Philadelphia Phillies outfield prospect Aaron Altherr (pronounced Alltare) reminds me of a right-handed-hitting Domonic Brown.
Altherr, 22, is 6-foot-5, 190 pounds. Brown, a left-handed hitter, is 6-foot-5, 205 pounds. Both are long and lean, with tremendous athletic ability and bodies that can generate both power and speed. Both play in the outfield.
I was able to scout them both in the Arizona Fall League. Brown in 2009, Altherr in '13.
At the young age of 22, Brown was given an early debut with the Major League club and scuffled a bit with the advanced pitching. Now, after more repetition, further development and greater experience seeing quality pitching, Brown is coming off a solid 2013 season. He made adjustments that helped bring out his natural hitting abilities. Altherr has similar challenges and similar ultimate potential.
Altherr's mother served in the armed forces and was stationed in Landstuhl, Germany. His father played professional German soccer.
The family moved to Avondale, Ariz., and Altherr graduated from Aqua Fria High School in 2009, where he played shortstop and pitched. He was then selected in the ninth round of the 2009 First-Year Player Draft by Philadelphia.
Altherr has completed parts of five seasons in the Phillies' Minor League system. He has a composite batting average of .260 covering 1,773 plate appearances. Altherr ranks 17th on the Phils' Top 20 Prospect list.
In Altherr's career until recently, hitting results had been inconsistent from year to year and from classification to classification. That said, his career was normal. Altherr was refining his swing, learning the game and experiencing better pitching as he went along. That's what happens with most prospects.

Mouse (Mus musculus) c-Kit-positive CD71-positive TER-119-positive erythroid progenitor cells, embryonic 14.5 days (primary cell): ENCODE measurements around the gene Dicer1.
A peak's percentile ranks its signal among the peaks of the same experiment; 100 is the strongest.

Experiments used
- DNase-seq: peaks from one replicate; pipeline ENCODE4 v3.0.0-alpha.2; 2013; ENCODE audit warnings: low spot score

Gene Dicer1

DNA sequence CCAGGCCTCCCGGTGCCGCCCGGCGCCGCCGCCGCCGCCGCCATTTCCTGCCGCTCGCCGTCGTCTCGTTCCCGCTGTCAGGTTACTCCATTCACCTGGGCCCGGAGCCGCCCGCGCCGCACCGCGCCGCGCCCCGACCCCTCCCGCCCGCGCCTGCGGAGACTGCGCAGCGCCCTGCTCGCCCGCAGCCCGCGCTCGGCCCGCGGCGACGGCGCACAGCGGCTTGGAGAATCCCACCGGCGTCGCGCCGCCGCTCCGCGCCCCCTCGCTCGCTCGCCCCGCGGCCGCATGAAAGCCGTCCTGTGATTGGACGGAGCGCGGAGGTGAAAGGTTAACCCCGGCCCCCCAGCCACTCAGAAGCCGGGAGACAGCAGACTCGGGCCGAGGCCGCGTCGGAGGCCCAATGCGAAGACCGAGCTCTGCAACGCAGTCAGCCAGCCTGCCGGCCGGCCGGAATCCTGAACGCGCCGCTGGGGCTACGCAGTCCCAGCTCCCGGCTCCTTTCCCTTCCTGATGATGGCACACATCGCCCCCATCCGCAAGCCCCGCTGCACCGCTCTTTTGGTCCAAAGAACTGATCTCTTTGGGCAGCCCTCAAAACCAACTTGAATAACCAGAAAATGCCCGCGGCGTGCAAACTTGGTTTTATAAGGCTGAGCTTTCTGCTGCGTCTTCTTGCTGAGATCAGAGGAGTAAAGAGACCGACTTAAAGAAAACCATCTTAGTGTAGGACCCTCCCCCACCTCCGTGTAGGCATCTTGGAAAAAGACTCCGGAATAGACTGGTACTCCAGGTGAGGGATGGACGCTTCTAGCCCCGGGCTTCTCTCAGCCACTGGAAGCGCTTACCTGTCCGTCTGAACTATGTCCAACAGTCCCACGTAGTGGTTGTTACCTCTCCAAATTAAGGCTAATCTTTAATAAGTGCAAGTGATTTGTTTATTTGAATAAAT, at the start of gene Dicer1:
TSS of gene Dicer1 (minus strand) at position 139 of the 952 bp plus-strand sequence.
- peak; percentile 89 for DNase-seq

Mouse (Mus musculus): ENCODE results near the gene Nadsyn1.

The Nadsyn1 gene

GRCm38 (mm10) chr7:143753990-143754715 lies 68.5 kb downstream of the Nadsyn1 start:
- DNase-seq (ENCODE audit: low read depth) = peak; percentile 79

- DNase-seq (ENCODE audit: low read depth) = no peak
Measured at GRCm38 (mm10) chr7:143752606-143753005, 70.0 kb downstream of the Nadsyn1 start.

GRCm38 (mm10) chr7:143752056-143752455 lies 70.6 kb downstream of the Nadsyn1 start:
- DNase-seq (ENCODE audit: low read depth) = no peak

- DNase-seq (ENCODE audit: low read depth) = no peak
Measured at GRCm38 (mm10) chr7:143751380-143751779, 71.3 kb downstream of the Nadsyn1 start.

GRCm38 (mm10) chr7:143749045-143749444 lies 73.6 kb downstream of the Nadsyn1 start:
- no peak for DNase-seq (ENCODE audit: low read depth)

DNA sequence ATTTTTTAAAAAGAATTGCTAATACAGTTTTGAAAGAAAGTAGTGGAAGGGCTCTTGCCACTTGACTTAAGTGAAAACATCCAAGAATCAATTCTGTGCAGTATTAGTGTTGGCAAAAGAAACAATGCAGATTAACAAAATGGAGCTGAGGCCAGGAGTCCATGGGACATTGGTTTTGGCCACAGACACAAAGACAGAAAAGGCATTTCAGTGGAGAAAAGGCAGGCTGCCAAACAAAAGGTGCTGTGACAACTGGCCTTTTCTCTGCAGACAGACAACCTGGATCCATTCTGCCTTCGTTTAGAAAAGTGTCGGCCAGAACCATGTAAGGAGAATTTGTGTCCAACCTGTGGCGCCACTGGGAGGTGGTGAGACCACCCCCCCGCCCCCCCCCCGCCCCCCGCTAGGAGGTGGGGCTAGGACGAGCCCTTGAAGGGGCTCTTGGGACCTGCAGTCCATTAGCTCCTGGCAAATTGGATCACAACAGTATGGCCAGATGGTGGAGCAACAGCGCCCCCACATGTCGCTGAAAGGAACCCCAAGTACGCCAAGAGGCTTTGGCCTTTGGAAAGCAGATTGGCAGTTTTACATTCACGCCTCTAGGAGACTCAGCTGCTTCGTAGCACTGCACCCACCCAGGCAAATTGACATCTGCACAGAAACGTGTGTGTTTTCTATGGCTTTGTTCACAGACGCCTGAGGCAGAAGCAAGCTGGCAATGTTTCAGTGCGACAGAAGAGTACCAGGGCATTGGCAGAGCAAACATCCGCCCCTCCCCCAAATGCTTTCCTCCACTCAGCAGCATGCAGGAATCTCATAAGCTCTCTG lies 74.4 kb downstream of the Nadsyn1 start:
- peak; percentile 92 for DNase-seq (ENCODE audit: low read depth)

But the most encouraging sign of Altherr's development is best demonstrated in the 12 home runs he hit this past season at Class A Advanced Clearwater. He also had 36 doubles and six triples while stealing 23 bases in 28 attempts. It was a very solid season. Altherr flashed power and speed, the two tools that should bring him to prominence.
Not unlike what I saw early from Brown, Altherr has to do a better job recognizing breaking balls and offspeed pitches quickly. He then must determine his ability to hit the pitch. Sliders and curveballs challenged Altherr this past fall.
In Arizona, Altherr played in only 12 games. He hit .200 in 45 at-bats. Altherr had nine hits, including three doubles. He did not hit a triple or home run, but he stole two bases. He played errorless ball in the outfield.
Even with his long arms, Altherr's swing is fine. He doesn't try to do too much with the pitch. Rather, Altherr tries to meet the ball and make contact without adding length or aggression to his approach.
Ultimately, I believe Altherr's size will work more in his favor. He will be able to extend his arms and drive the ball with some loft. But again, Altherr has to recognize the pitch and adjust his swing and stride accordingly to fit his body.
For me, Altherr fits best in center field. He has the type of gliding long strides that can finish quickly on a ball in the air. Altherr sees the ball well off the bat and uses his speed and natural athletic ability to track the ball with sufficient range to take charge in the outfield. I also feel his arm strength is adequate for center but a bit light for right field.
Altherr is a work in progress. He is the type of hitter that can come quickly and make an impact. Altherr has outstanding upside as a natural athlete and is a potentially impactful hitter. His combination of size, raw power and speed from long strides will offer production in the Phillies' lineup. Just not yet.
Altherr is the type of athlete that excites scouts and player evaluators. He has the raw, unrefined potential of a game-changing player.
If he listens to instruction and learns to recognize and hit breaking balls, Altherr could easily become a fixture as a reliable center fielder. He's an exciting work in progress.
Bernie Pleskoff has served as a professional scout for the Houston Astros and Seattle Mariners. Follow @BerniePleskoff on Twitter.